House At The End Of The Street
Dir: Mark Tonderai. US. 2012. 101mins
In her first release since the massive success of The Hunger Games, Jennifer Lawrence adds a modicum of dramatic interest to twisty but not very effective thriller House At The End Of the Street. The young Oscar nominee’s presence should boost the youth audience for this uneasy mix of psychological suspense and horror action but the broader audience may choose to wait for Lawrence’s appearance in buzzed-about November opener Silver Linings Playbook.
The big plot twists and the woman-in-peril action come in a third act that ups the energy level but feels awkwardly paced.
Going wide in the US on Sept 21 through Relativity’s Rogue Pictures, House will need to capitalise quickly on Lawrence’s growing reputation. International independents that have bought the film from producer FilmNation may find it harder to take advantage of the casting given that Hunger Games was less of a hit outside the US.
Lawrence - who got this part before she secured her Hunger Games role - plays Elissa, a bright high schooler who moves into a new house with her divorced mother (Leaving Las Vegas’ Elisabeth Shue). Rent on the spacious property is manageable because a few years earlier a married couple was murdered in a neighbouring house, leading to rumours of a scary presence in the surrounding woods and social rejection for the couple’s surviving son Ryan (Max Thieriot, from Jumper).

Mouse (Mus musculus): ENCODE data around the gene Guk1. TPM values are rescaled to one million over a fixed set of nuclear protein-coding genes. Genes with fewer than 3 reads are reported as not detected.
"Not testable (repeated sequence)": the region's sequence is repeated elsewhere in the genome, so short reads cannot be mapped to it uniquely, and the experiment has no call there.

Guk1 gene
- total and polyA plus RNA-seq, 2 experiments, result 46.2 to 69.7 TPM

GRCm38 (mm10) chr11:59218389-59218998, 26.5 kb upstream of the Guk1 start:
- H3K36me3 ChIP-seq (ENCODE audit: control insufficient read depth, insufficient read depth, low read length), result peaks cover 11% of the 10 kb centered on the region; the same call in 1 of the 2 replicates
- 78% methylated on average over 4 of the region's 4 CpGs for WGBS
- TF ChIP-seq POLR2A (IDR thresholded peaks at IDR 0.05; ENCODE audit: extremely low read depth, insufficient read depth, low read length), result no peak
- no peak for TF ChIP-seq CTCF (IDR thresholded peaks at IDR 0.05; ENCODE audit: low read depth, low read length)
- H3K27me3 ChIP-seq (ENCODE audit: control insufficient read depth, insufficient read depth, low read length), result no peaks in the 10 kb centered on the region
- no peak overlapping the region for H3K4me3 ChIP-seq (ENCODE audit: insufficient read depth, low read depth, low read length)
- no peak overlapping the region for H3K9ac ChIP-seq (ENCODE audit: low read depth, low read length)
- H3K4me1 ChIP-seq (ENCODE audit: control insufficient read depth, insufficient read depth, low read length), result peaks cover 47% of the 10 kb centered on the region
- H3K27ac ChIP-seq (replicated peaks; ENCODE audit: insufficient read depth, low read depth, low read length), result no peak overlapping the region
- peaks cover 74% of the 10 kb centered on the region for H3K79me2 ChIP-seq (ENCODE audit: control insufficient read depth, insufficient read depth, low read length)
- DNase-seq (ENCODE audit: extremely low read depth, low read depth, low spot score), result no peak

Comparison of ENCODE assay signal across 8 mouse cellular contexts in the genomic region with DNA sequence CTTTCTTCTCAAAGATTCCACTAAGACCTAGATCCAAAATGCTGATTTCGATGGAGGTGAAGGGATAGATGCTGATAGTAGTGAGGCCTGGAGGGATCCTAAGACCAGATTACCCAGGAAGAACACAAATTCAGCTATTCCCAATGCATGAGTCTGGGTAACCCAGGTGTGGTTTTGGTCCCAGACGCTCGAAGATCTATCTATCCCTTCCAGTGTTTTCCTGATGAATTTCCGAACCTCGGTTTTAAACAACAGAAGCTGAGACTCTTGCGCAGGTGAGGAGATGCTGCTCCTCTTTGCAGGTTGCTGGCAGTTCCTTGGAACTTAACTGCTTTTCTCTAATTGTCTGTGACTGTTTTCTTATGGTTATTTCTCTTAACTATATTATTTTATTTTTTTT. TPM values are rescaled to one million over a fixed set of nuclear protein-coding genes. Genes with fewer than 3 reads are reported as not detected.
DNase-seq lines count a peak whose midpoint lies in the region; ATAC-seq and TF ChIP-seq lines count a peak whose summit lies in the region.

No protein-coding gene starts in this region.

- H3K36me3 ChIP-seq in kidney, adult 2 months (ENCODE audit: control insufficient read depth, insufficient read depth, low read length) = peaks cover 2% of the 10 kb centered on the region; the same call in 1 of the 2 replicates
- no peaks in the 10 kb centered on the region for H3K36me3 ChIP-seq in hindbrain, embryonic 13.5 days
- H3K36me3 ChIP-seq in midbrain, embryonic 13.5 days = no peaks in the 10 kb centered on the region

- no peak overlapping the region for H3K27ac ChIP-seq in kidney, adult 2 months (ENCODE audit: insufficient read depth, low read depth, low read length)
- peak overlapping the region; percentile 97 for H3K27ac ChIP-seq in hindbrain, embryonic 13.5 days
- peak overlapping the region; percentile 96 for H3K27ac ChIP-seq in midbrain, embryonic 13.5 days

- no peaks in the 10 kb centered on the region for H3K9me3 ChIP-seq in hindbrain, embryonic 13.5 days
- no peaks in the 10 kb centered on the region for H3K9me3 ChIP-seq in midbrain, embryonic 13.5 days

Elissa is drawn to the moody Ryan but what seems at first like a budding romance eventually leads to a psycho killer showdown.
Director Mark Tonderai, a former UK radio DJ who made his feature debut with 2008 British thriller Hush, sets the story up with some style and takes time to introduce subplots involving Elissa’s relationships with her mother and new classmates.
But Elissa and Ryan make a dull, talky couple and the suspense is spread too thin to keep the first two acts interesting. The big plot twists and the woman-in-peril action come in a third act that ups the energy level but feels awkwardly paced.
Production companies: FilmNation Entertainment, A Bigger Boat
US distribution: Relativity Media
International sales: FilmNation Entertainment, www.wearefilmnation.com
Producers: Peter Block, Hal Lieberman, Aaron Ryder
Executive producers: Ryan Kavanaugh, Sonny Mallhi, Steve Samuels, Tucker Tooley
Screenplay: David Louka
Director of photography: Miroslaw Baszak
Production designer: Lisa Soper
Editors: Steve Mirkovich, Karen Porter
Costume designer: Jennifer Stroud
Music: Theo Green
Main cast: Jennifer Lawrence, Max Thieriot, Gil Bellows, Elisabeth Shue